US Food and Drug Administration-approved enzyme-linked immunoassays (EIA) for determining type-specific herpes simplex virus (HSV) serostatus are widely used in clinical practice. We compared the performance of such assays with the University of Washington Western blot (UW WB) in patients who sought confirmation of their HSV serology result.
We reviewed charts of all persons evaluated at the Westover Heights Clinic in Portland, Oregon, from July 2010 through September 2015, who had a HSV EIA, followed by UW WB.
Of 864 persons, 47% were women. The median age was 36 years (range, 18–73 years). Using UW WB to define infection status, 286 (33%) persons were HSV-1 seropositive only, 104 (12%) were HSV-2 seropositive only, 134 (16%) were both HSV-1 and HSV-2 seropositive, 235 (27%) were HSV seronegative, and 105 (12%) had indeterminate results. Compared with the UW WB as the criterion standard, EIA was 70.2% sensitive and 91.6% specific for HSV-1, and 91.9% sensitive and 57.4% specific for HSV-2.
Among 278 persons who were HSV-1 seropositive by EIA, 255 were confirmed by the UW WB (positive predictive value [PPV], 91.7%). Of the 360 persons that were HSV-1 seronegative by the EIA, 252 were seronegative by UW WB (negative predictive value [NPV], 70.0%). Among 381 persons with HSV-2 EIA seropositivity, 193 tested HSV-2 seropositive by the UW WB (PPV, 50.7%). Of the 270 persons HSV-2 seronegative by EIA, 17 were seropositive with the UW WB (NPV, 93.7%). Among 261 persons with an EIA HSV-2 index value = 1.1–2.9, 39.8% of results were confirmed by UW WB, compared with 78.6% of the 70 persons with an EIA index value of 3 or greater (P < 0.001). The risk of false-positive HSV-2 EIA results was higher in those with HSV-1 antibody (47.1% vs 37.1%, P = 0.036).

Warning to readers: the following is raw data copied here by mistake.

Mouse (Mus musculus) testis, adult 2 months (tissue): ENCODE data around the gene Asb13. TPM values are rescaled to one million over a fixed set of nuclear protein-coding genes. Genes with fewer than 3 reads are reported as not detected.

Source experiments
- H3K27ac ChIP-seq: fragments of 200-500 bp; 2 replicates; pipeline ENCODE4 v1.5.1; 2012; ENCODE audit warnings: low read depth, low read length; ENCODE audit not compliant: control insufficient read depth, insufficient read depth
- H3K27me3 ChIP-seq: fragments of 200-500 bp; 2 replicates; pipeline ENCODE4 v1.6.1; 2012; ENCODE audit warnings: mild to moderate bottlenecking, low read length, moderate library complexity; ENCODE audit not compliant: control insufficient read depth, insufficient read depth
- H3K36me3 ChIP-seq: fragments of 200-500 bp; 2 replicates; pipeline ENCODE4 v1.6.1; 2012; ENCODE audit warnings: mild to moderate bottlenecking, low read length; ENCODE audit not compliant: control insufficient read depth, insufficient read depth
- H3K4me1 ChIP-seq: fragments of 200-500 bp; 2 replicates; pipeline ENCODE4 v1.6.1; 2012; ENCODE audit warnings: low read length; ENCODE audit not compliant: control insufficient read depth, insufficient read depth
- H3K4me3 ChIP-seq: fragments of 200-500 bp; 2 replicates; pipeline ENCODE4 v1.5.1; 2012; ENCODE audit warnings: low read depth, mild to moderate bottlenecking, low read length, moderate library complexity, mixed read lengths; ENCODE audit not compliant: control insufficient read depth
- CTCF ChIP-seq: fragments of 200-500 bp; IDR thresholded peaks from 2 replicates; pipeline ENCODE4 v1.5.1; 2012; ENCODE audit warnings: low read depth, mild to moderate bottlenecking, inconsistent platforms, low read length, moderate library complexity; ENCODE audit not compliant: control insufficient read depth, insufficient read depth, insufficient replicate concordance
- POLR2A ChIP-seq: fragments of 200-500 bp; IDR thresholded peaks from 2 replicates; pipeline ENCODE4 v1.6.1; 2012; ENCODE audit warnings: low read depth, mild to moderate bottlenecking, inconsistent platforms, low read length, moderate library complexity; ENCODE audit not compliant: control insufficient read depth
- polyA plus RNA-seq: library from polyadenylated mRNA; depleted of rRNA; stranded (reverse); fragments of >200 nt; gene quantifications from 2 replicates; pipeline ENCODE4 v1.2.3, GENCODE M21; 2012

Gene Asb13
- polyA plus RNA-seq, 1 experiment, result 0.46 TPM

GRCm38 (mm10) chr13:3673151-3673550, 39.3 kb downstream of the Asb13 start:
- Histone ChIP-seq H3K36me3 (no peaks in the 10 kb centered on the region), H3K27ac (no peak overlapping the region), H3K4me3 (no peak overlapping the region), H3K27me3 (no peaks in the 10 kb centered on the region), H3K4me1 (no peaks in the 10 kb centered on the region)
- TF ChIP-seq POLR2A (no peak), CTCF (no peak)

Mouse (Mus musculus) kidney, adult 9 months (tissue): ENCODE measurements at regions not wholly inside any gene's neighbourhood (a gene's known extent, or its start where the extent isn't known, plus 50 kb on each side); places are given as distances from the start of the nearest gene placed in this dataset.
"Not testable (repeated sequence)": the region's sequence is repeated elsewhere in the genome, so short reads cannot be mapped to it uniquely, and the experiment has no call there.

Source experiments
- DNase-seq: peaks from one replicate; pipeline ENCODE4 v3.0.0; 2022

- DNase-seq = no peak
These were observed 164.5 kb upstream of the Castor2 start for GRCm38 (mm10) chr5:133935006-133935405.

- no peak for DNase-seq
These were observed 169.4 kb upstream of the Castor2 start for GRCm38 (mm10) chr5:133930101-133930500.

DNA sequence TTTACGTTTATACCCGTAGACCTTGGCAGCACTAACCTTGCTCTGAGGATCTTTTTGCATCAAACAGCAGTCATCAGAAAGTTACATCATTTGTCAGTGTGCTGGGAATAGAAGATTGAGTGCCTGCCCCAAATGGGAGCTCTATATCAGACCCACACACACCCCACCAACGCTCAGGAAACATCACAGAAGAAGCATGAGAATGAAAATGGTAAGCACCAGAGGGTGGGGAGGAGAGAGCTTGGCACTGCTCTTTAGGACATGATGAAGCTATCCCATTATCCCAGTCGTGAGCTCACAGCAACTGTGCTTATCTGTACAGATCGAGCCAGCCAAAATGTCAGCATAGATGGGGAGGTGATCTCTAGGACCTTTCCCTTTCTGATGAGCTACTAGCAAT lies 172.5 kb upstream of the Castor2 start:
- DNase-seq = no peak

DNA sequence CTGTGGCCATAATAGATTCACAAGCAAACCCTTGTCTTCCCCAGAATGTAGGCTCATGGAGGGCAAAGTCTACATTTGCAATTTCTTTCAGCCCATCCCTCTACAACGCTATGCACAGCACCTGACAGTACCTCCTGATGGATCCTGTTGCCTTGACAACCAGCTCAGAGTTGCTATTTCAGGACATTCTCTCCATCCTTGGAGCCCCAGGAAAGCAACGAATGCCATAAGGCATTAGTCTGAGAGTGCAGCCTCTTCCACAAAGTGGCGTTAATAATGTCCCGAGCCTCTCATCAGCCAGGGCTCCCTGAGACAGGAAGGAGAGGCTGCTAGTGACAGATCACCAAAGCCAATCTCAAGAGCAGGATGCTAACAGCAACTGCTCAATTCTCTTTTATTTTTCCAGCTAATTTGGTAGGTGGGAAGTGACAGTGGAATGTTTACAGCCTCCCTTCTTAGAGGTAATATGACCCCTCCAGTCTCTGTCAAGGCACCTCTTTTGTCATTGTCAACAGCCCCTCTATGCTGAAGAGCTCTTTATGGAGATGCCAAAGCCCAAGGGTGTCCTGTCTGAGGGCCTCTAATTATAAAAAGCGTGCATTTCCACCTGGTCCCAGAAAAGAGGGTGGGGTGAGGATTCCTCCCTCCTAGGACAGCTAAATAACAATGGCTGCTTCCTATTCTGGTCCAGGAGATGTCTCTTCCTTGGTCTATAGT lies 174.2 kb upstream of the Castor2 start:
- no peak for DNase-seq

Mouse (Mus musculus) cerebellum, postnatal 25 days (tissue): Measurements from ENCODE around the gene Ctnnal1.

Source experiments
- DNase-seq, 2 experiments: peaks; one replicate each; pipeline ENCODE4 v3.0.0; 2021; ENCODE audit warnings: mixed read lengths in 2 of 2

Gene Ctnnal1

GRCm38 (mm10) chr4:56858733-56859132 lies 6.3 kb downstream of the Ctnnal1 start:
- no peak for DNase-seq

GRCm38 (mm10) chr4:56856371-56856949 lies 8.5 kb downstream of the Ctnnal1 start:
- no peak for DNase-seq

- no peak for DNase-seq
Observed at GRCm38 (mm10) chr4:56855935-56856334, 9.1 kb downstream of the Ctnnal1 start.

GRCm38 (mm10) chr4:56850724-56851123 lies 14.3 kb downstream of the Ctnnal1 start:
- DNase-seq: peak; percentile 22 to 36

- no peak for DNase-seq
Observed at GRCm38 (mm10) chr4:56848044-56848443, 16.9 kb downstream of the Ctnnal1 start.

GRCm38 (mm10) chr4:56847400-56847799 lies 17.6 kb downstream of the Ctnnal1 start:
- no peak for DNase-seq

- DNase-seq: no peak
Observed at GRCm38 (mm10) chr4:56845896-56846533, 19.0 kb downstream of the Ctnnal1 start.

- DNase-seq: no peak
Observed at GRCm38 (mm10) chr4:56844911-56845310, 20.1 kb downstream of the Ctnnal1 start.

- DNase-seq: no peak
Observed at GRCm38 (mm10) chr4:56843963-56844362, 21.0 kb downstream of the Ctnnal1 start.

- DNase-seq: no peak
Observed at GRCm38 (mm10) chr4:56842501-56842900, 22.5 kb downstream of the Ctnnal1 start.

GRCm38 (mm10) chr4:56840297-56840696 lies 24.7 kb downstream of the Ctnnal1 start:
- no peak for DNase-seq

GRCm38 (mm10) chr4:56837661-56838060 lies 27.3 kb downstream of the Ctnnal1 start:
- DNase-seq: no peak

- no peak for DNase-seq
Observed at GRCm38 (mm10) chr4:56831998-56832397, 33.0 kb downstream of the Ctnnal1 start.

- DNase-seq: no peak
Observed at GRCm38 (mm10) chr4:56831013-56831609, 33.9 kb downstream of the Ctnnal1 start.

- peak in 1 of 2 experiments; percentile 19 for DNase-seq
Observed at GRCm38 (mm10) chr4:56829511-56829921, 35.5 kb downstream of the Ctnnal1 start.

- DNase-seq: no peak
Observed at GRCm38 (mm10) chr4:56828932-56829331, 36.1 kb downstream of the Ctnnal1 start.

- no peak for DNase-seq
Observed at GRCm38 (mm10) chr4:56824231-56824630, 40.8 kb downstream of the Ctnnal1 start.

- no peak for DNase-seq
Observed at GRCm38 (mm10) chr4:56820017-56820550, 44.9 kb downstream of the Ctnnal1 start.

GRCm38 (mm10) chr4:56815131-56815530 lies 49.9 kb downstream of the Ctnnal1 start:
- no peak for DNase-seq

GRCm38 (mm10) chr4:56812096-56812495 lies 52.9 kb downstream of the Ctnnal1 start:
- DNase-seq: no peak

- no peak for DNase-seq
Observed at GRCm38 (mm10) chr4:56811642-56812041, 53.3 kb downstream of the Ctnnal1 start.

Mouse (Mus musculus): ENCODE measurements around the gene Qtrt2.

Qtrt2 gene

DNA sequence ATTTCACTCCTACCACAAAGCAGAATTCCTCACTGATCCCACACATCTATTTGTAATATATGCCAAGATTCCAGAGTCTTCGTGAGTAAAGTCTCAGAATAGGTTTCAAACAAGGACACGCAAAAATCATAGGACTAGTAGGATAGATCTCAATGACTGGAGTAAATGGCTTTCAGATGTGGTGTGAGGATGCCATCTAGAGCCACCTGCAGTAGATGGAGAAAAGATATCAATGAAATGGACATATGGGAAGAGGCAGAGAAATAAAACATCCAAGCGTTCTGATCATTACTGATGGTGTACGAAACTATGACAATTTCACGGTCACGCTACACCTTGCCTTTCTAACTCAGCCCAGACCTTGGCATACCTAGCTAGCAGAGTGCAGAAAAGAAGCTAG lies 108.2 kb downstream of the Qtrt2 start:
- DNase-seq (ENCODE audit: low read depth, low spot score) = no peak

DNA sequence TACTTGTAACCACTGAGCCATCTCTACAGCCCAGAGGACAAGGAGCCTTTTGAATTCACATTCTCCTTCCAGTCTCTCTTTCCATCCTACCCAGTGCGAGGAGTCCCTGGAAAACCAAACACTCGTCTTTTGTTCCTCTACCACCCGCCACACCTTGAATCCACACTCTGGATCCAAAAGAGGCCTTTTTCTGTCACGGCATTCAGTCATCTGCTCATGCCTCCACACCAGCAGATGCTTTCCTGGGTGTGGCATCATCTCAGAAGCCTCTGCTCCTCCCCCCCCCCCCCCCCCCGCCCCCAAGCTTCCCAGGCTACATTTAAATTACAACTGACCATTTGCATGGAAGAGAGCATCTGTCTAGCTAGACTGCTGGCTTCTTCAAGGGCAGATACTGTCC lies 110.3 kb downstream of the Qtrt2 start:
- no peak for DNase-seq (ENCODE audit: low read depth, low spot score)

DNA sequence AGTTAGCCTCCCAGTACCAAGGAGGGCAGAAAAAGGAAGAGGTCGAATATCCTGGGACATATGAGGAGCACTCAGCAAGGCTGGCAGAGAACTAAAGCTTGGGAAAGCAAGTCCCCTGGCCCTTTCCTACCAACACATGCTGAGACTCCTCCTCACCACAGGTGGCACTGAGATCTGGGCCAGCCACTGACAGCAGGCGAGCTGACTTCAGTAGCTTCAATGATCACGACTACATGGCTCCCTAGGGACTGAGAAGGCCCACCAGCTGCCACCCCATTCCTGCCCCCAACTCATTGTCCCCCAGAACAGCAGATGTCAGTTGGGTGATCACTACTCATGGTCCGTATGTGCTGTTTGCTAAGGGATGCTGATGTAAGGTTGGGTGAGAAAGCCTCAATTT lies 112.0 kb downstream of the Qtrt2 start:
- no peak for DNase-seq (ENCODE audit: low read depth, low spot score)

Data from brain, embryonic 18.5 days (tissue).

US Food and Drug Administration-approved EIAs have poor PPV for HSV-2 and poor NPV for HSV-1 in clinical practice. More accurate rapid type-specific HSV antibody tests are needed.
A performance evaluation of herpes simplex virus (HSV) enzyme-linked immunoassay among adults in a private sexual health clinic in an urban setting, seeking to confirm their HSV serology result showed that enzyme-linked immunoassays have poor positive predictive value for HSV-2 and poor negative predictive value for HSV-1.
From the *Department of Medicine, †Department of Laboratory Medicine, University of Washington, Seattle, WA; ‡Westover Heights Clinic, Portland, OR; §Department of Biostatistics, University of Washington; ¶Vaccine and Infectious Diseases Division, Fred Hutchinson Cancer Research Center; and ∥Department of Epidemiology, University of Washington, Seattle, WA
Source of Funding: NIH/NIAID P01 AI-030731 and K24 AI-071113.
Conflict of Interest: A.W. has received research support from Vical Incorporated and Genocea Biosciences. A.W. is a consultant to AiCuris, Amgen Inc., Merck & Co. Inc, and GlaxoSmithKline plc. CJ has received research support from Sanofi-Pasteur, Genocea Biosciences, and Vical. C.J. is a consultant to Novavax. A.S.M. is a consultant to AiCuris and for Immune Design Corporation. All other authors report no conflict of interests.
Acknowledgements: The authors would like to acknowledge Dr. Rhoda A. Morrow who reviewed manuscript draft.
Presentations: This work was presented in part at the 2015 STI and HIV Congress in Brisbane, Australia and at the 2016 STD Prevention Conference in Atlanta, Georgia.
Correspondence: Elfriede Agyemang, MD, MPH, University of Washington, Harborview Medical Center, Mailstop 359928, 325 Ninth Ave, Seattle, WA 98104. E-mail: firstname.lastname@example.org; email@example.com.
Received for publication April 16, 2017, and accepted July 2, 2017.